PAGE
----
What are the uses for carbon monoxide

Carbon monoxide - DIMAG gases

What is carbon monoxide (carbon monoxide)?

Carbon monoxide (carbon monoxide) is a chemical compound consisting of carbon and oxygen, and is therefore assigned to the group of carbon oxides.
It is a colorless, tasteless and odorless, very toxic and flammable gas.
The empirical formula is: CO. The molecular structure can best be described using molecular orbital theory. The length of the bond indicates that it is a partial triple bond. The molecule has a low dipole moment and is very stable and isoelectronic due to the very stable nitrogen molecule.

Acquisition of carbon monoxide (carbon monoxide)

Carbon monoxide is not an over the counter gas. Preservation is associated with high legal requirements and conditions.

How is carbon monoxide (carbon monoxide) formed?

The gas is generated when one or more carbon-containing substances are not completely oxidized. Combustion in the absence of oxygen, or at high temperatures, causes z. B. Above mentioned formation of carbon monoxide. Carbon monoxide is flammable and burns with oxygen to form carbon dioxide (carbonic acid / carbon dioxide).

Use of carbon monoxide (carbon monoxide)

Carbon monoxide finds z. B. Application for:

  • Binding of plastic fibers in a pure carbon matrix for the production of CFRP
  • Manufacture of sodium forminate using sodium hydroxide
  • Conversion of methanol to acetic acid
  • Carbonylation Reactions in Organic Synthesis
  • Manufacture of iron
  • Production of formic acid via methyl forminate

Carbon Monoxide (Carbon Monoxide) Hazards

Carbon monoxide is a highly dangerous respiratory poison; when it gets into the bloodstream, it binds to the red blood pigment hemoglobin 325 times more strongly than oxygen. This means that if there is about 0.1% carbon monoxide in the air, half of the hemoglobin in the blood will bind with carbon monoxide over time.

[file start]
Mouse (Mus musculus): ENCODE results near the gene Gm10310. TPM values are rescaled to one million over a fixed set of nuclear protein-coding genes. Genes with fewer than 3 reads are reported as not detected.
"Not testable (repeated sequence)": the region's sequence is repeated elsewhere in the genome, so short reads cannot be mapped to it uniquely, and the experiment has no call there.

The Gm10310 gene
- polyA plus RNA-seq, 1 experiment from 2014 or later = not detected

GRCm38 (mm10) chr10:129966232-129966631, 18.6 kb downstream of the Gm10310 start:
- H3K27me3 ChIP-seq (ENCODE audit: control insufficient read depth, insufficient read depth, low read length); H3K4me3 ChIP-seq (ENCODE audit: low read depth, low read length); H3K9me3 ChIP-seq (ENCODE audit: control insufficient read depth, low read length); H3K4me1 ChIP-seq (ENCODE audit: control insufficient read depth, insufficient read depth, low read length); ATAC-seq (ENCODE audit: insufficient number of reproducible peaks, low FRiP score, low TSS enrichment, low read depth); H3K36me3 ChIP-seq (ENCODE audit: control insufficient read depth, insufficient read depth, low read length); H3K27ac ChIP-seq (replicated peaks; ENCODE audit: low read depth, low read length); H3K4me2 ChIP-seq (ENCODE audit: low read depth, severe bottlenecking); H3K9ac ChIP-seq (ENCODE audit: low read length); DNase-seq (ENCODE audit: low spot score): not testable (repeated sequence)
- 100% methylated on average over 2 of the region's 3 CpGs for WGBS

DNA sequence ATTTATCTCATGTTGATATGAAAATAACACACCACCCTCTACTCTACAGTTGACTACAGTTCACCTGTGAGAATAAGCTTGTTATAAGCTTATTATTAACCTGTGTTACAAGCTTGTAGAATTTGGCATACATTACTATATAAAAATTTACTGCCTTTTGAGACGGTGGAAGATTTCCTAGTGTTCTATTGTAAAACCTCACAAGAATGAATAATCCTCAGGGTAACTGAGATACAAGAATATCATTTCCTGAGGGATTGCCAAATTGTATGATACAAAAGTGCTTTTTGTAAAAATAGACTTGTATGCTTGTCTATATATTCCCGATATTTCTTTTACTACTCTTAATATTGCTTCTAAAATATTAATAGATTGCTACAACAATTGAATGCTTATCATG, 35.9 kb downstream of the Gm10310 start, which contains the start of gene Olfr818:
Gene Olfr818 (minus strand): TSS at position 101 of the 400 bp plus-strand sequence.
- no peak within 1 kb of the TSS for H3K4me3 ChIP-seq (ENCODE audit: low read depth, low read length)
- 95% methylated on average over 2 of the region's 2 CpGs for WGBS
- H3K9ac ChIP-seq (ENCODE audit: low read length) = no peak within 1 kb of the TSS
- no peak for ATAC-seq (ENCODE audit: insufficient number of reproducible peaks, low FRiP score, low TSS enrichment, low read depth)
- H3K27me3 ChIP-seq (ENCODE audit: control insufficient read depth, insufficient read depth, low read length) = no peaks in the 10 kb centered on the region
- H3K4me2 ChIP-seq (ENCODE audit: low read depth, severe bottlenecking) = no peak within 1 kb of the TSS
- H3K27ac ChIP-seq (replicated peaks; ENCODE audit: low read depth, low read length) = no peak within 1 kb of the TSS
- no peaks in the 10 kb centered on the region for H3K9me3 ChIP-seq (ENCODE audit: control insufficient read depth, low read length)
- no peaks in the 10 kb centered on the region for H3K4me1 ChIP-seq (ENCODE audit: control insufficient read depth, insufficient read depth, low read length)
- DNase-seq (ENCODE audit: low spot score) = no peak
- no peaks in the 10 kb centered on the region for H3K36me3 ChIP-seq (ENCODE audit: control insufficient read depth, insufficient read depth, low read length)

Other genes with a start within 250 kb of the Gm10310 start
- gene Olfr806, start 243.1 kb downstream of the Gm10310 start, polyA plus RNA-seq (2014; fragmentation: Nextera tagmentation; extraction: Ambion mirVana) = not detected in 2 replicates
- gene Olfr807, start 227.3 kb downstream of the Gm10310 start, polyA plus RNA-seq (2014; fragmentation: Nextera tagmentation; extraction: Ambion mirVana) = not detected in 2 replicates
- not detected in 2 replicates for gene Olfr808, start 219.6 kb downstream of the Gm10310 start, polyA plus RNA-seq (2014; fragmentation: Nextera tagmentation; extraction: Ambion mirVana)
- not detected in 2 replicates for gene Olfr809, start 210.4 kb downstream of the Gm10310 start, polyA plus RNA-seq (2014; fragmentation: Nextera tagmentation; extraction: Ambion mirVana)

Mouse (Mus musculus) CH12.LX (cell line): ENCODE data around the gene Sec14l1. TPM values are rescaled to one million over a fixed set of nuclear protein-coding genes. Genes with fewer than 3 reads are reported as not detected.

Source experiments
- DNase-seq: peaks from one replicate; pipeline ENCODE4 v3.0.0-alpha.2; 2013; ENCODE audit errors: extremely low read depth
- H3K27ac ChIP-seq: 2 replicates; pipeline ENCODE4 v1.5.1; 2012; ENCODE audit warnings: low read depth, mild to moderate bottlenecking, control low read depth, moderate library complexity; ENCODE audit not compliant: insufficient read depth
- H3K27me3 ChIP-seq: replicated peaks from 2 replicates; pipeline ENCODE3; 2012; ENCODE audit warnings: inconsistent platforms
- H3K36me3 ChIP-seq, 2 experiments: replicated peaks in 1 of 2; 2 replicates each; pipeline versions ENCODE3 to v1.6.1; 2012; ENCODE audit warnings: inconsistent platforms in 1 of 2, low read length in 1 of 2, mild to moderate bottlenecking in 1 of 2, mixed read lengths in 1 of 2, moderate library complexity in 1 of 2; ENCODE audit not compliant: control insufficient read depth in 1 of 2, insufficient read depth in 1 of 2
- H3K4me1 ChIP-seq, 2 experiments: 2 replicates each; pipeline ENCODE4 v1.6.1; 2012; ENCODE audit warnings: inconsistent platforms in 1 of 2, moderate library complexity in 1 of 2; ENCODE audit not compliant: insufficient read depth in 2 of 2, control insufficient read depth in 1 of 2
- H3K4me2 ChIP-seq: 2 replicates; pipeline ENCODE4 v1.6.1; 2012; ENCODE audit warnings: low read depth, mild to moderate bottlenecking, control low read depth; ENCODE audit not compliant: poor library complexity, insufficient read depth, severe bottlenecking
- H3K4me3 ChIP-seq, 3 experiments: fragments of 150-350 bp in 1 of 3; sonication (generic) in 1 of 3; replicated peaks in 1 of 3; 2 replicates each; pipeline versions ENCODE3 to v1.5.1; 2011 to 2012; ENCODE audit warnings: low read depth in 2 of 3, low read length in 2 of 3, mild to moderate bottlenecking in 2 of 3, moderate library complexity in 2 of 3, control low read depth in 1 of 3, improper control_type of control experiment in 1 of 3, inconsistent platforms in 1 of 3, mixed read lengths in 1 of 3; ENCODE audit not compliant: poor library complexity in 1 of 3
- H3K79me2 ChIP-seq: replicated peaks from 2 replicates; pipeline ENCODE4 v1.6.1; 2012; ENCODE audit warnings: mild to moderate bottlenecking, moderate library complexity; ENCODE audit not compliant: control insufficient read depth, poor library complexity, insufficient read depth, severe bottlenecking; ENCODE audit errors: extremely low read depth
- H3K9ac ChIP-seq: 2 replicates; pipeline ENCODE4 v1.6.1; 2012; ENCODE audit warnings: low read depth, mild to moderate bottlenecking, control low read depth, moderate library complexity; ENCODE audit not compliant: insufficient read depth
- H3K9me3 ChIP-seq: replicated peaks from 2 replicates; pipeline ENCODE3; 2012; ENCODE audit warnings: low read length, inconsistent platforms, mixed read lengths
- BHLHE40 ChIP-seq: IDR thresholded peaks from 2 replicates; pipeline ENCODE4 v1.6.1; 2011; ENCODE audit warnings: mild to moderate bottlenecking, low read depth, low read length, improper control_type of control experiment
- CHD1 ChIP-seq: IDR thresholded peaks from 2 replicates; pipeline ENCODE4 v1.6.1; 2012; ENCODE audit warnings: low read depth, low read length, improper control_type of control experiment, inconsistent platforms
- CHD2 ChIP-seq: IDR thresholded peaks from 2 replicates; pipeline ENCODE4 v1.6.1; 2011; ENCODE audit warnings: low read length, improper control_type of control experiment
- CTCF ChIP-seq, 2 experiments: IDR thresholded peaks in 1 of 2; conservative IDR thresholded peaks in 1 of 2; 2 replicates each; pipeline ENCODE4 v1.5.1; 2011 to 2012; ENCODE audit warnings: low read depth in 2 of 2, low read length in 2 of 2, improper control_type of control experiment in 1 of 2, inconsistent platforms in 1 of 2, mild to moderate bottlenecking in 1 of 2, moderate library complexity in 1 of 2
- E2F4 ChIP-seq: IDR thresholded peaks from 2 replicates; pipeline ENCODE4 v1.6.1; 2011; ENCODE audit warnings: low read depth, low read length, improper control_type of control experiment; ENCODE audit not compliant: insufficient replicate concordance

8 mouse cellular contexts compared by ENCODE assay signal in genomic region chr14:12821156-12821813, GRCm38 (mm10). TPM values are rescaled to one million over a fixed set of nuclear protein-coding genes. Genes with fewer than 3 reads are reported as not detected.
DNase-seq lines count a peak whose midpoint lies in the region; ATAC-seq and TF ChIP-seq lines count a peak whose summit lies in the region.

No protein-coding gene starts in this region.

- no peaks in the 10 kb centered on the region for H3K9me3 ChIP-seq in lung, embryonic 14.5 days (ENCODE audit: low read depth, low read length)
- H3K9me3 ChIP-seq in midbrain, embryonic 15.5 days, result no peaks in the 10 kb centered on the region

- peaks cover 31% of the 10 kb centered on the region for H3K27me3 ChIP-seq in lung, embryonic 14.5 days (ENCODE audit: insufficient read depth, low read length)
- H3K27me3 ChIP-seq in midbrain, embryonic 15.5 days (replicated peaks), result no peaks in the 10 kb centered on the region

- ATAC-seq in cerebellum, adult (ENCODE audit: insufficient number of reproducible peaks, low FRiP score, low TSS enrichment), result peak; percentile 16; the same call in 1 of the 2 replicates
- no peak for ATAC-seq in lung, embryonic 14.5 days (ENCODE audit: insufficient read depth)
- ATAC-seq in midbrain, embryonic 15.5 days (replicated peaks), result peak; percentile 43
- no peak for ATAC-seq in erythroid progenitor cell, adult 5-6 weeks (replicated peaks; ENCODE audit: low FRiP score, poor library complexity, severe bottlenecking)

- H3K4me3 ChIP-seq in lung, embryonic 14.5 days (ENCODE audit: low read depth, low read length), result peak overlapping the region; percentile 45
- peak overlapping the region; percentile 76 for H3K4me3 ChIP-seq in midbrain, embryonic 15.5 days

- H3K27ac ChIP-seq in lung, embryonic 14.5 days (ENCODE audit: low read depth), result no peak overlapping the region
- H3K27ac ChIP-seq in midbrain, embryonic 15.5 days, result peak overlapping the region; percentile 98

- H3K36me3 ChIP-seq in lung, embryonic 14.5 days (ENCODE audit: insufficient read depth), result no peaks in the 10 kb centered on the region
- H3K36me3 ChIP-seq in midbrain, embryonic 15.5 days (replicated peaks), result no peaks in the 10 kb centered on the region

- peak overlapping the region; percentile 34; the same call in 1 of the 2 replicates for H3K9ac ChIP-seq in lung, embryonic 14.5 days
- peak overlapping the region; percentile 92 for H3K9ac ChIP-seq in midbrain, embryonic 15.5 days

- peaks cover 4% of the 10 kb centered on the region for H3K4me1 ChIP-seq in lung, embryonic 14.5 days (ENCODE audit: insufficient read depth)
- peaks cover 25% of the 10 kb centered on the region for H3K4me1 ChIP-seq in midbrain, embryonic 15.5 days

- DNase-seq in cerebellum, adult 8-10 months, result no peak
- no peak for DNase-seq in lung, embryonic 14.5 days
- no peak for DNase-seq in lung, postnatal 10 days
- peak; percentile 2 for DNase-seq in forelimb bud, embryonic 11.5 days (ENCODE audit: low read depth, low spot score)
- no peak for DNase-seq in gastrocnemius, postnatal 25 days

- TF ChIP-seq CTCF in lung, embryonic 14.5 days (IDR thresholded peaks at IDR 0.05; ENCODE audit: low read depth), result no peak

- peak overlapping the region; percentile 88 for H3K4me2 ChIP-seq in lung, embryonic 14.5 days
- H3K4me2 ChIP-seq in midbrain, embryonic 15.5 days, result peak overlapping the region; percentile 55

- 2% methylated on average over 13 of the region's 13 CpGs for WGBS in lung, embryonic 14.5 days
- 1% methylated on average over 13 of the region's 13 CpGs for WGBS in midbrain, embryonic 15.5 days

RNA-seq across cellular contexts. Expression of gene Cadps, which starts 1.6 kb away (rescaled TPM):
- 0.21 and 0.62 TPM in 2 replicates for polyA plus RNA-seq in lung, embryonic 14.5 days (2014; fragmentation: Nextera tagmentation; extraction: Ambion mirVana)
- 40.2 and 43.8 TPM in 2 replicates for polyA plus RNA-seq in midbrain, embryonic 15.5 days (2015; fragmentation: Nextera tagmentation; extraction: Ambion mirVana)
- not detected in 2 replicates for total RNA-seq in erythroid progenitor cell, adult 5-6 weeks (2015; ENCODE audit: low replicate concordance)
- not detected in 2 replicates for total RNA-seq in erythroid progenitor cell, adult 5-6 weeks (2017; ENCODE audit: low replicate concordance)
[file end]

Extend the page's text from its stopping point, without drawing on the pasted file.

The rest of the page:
At a concentration of approx. 1.28% in the air, death occurs within 1-2 minutes due to insufficient oxygen transport (i.e. suffocation).
Carbon monoxide in high concentrations reacts very strongly exothermically with oxygen if an ignition source is present. The ignition temperature is 605 ° C. The use of a doorbell or a light switch can already cause a strong exothermic reaction (explosion) through the formation of sparks.

Rescuing an injured person from a CO-suspicious situation can only be done with heavy breathing protection.

Effects of different doses of carbon monoxide (carbon monoxide)

According to studies, there is no danger for healthy adults with continuous exposure of 8 hours a day and a concentration of up to 115ppm. These can be intensified in risk groups with cardiovascular diseases. At higher concentrations above 150-300ppm, nausea, dizziness and drowsiness will result.

Disposal of carbon monoxide (carbon monoxide)

Since carbon monoxide is very toxic and very flammable in connection with oxygen, special care must be taken when disposing of it by flaming it.